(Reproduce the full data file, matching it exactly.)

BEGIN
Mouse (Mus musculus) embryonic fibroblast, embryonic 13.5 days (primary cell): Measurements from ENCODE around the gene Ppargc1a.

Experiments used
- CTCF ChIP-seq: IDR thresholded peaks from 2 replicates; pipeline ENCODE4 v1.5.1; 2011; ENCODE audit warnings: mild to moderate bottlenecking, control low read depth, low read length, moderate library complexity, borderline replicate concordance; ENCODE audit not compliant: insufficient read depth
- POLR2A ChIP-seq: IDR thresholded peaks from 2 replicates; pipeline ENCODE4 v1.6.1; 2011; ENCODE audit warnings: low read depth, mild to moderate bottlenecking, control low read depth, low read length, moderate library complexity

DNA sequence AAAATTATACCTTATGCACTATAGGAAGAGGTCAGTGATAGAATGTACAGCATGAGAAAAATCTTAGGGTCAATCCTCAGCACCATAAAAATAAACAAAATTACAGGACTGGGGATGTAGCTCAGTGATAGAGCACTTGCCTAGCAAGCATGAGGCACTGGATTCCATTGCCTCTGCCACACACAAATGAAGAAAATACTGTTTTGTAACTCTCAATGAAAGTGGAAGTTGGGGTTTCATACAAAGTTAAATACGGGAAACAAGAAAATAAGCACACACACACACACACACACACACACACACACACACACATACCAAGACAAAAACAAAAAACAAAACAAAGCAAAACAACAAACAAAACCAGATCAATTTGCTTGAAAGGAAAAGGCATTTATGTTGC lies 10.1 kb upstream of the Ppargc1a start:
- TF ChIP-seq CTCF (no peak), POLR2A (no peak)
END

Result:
Mouse (Mus musculus) embryonic fibroblast, embryonic 13.5 days (primary cell): Measurements from ENCODE around the gene Ppargc1a.

Experiments used
- CTCF ChIP-seq: IDR thresholded peaks from 2 replicates; pipeline ENCODE4 v1.5.1; 2011; ENCODE audit warnings: mild to moderate bottlenecking, control low read depth, low read length, moderate library complexity, borderline replicate concordance; ENCODE audit not compliant: insufficient read depth
- POLR2A ChIP-seq: IDR thresholded peaks from 2 replicates; pipeline ENCODE4 v1.6.1; 2011; ENCODE audit warnings: low read depth, mild to moderate bottlenecking, control low read depth, low read length, moderate library complexity

DNA sequence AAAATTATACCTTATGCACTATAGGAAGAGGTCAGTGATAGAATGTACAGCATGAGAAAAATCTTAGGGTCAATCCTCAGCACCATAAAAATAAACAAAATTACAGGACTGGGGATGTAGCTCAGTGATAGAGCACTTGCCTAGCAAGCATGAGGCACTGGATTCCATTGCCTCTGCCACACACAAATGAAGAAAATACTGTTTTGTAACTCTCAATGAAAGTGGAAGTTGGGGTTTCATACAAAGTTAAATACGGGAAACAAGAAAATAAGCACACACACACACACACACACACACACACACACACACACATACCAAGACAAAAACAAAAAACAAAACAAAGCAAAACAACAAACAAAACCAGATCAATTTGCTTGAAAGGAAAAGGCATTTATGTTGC lies 10.1 kb upstream of the Ppargc1a start:
- TF ChIP-seq CTCF (no peak), POLR2A (no peak)